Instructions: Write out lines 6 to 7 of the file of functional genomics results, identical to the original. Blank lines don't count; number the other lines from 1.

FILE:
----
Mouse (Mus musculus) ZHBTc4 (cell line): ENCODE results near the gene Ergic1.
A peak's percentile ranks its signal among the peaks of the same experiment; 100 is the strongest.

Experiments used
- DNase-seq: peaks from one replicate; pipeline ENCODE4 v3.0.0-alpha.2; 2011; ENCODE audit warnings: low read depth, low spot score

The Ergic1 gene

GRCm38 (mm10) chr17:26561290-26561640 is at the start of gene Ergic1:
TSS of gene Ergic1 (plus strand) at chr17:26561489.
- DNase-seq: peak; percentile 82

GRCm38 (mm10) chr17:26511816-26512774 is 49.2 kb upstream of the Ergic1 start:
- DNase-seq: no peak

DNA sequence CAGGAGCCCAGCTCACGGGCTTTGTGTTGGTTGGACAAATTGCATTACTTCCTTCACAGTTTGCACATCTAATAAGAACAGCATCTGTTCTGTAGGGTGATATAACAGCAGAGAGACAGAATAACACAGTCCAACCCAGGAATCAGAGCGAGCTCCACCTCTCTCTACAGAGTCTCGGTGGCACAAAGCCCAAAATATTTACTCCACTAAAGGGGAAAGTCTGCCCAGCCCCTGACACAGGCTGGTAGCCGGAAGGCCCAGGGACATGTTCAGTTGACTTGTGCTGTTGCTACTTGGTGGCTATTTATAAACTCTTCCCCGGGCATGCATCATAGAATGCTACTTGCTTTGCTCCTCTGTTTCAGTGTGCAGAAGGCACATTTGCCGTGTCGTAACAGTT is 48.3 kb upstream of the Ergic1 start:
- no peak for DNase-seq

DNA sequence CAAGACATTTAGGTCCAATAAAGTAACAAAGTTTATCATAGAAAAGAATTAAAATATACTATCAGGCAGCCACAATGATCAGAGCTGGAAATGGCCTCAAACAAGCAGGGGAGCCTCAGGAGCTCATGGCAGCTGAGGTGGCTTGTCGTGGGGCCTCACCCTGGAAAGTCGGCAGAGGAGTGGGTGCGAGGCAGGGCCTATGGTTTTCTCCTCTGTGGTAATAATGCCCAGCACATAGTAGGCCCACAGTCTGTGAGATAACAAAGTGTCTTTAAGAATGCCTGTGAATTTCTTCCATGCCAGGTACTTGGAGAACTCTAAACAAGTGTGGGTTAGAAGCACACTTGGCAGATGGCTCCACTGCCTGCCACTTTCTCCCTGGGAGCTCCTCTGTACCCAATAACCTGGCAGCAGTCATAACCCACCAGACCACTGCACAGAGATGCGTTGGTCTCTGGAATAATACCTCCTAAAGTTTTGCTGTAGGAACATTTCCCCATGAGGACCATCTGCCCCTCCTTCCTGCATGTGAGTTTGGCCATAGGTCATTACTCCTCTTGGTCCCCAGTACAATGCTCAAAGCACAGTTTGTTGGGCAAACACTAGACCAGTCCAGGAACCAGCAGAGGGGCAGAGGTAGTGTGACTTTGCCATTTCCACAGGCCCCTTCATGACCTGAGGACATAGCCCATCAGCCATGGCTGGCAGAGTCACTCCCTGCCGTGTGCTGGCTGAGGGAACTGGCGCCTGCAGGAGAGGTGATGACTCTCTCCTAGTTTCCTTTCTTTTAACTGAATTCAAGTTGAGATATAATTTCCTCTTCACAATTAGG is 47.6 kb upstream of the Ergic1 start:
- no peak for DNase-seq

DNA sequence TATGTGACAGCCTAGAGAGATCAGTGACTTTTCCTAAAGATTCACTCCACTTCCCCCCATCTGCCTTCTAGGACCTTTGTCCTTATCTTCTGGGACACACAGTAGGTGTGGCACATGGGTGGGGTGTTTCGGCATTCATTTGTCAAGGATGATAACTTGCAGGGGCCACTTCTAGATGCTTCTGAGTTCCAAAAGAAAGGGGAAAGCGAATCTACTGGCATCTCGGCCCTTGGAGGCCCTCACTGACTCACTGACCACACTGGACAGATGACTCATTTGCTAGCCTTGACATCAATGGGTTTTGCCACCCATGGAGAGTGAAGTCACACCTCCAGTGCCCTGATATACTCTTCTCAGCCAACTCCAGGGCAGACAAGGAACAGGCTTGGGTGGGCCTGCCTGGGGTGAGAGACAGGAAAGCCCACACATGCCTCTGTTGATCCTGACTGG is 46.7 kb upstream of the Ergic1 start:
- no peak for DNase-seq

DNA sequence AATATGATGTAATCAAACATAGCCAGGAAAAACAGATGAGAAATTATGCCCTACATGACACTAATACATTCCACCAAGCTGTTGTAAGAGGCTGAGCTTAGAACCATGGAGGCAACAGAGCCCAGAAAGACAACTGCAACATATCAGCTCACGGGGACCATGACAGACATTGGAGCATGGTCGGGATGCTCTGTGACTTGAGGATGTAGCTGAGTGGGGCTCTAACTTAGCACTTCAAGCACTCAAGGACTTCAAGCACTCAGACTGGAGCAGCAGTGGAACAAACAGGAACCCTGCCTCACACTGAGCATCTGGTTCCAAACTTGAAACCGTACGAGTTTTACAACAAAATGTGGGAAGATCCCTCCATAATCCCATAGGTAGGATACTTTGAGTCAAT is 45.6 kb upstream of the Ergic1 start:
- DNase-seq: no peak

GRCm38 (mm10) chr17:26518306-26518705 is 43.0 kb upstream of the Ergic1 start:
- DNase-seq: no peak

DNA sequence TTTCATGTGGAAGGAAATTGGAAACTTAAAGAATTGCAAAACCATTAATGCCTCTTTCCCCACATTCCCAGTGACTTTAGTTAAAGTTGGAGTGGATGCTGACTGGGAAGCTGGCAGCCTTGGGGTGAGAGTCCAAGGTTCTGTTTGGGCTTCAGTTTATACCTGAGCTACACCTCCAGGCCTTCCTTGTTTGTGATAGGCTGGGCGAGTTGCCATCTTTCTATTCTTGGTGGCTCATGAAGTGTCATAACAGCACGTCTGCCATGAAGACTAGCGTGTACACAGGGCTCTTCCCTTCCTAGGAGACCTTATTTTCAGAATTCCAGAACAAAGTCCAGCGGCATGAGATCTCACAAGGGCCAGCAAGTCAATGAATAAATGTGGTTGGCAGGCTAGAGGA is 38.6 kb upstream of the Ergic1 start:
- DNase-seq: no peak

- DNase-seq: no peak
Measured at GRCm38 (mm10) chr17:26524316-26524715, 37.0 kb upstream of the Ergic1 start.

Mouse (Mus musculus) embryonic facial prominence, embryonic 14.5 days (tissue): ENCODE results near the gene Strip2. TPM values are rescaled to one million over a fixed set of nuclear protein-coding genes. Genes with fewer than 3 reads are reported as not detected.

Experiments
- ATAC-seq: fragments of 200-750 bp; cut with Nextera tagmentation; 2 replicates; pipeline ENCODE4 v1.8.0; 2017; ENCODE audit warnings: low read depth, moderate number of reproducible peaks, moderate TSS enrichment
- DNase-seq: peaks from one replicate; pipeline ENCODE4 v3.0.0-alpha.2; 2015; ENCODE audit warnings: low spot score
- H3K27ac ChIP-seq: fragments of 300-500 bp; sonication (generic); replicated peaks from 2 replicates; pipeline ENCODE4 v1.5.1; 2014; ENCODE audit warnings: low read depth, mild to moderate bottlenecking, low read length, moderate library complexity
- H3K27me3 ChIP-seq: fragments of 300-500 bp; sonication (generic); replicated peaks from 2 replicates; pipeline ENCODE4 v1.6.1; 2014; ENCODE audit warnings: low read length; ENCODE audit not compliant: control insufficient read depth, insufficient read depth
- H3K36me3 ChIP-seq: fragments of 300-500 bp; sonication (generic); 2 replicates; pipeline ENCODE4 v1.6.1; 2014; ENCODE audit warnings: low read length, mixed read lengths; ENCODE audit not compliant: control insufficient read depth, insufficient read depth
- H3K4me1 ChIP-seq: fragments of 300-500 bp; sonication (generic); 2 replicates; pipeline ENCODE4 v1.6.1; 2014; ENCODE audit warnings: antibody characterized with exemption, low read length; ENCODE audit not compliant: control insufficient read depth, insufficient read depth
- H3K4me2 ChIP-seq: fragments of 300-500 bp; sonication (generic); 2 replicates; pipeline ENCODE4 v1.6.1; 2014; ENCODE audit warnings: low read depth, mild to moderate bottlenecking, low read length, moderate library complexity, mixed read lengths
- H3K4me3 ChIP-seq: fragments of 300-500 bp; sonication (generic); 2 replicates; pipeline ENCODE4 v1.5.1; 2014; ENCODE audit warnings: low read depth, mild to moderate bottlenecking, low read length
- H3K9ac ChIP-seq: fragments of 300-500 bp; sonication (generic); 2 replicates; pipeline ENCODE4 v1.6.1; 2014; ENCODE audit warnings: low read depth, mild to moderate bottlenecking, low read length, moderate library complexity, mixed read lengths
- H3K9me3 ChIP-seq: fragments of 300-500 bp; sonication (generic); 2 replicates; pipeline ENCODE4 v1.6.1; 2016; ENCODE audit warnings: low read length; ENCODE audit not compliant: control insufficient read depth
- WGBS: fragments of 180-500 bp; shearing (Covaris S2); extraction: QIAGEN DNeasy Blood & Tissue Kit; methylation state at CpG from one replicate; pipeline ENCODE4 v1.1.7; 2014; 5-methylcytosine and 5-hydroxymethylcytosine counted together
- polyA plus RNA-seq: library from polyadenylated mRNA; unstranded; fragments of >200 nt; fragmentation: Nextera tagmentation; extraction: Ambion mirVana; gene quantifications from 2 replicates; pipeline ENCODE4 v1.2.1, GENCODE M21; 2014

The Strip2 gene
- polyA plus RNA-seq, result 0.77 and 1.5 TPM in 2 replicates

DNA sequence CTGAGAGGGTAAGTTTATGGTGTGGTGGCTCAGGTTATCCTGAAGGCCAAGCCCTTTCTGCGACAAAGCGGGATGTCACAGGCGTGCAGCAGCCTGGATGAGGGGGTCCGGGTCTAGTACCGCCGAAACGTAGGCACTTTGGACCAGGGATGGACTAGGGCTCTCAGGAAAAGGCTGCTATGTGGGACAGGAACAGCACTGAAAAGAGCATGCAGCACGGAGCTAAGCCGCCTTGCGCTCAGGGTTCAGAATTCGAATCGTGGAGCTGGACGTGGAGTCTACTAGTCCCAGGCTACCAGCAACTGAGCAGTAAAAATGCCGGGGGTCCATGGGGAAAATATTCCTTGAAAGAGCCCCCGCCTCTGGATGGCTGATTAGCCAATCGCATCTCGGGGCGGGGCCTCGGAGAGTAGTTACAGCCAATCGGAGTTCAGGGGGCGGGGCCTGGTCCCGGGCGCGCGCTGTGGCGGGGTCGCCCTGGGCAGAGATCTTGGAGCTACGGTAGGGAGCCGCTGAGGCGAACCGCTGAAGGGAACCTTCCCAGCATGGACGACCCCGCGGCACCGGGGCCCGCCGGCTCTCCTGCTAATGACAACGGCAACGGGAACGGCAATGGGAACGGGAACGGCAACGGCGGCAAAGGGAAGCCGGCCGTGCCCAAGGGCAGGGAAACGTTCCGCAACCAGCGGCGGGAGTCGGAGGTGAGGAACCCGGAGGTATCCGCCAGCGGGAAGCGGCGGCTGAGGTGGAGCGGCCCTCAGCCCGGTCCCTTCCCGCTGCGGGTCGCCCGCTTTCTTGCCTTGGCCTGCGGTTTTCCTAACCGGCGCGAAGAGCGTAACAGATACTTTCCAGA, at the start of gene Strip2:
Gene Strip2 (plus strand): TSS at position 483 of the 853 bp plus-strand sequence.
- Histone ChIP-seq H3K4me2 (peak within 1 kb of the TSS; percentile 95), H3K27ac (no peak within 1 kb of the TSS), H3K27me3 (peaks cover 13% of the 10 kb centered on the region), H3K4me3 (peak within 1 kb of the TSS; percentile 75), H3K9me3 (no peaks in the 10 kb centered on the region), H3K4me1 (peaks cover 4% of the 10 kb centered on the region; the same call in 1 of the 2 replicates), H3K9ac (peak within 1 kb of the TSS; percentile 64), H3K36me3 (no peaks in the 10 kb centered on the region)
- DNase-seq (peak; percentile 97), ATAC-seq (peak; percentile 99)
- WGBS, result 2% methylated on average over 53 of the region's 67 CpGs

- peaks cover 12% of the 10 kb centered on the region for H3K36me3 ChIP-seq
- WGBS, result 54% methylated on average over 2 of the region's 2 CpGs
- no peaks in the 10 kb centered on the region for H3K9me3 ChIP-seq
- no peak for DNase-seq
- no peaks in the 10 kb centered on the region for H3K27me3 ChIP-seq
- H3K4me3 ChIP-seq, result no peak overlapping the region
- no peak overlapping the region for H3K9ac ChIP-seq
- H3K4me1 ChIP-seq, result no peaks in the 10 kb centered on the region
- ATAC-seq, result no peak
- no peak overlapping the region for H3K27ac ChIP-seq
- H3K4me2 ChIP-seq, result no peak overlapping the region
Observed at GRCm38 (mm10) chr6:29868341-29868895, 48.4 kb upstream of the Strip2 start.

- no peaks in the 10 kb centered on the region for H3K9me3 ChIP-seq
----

GRCm38 (mm10) chr17:26561290-26561640 is at the start of gene Ergic1:
TSS of gene Ergic1 (plus strand) at chr17:26561489.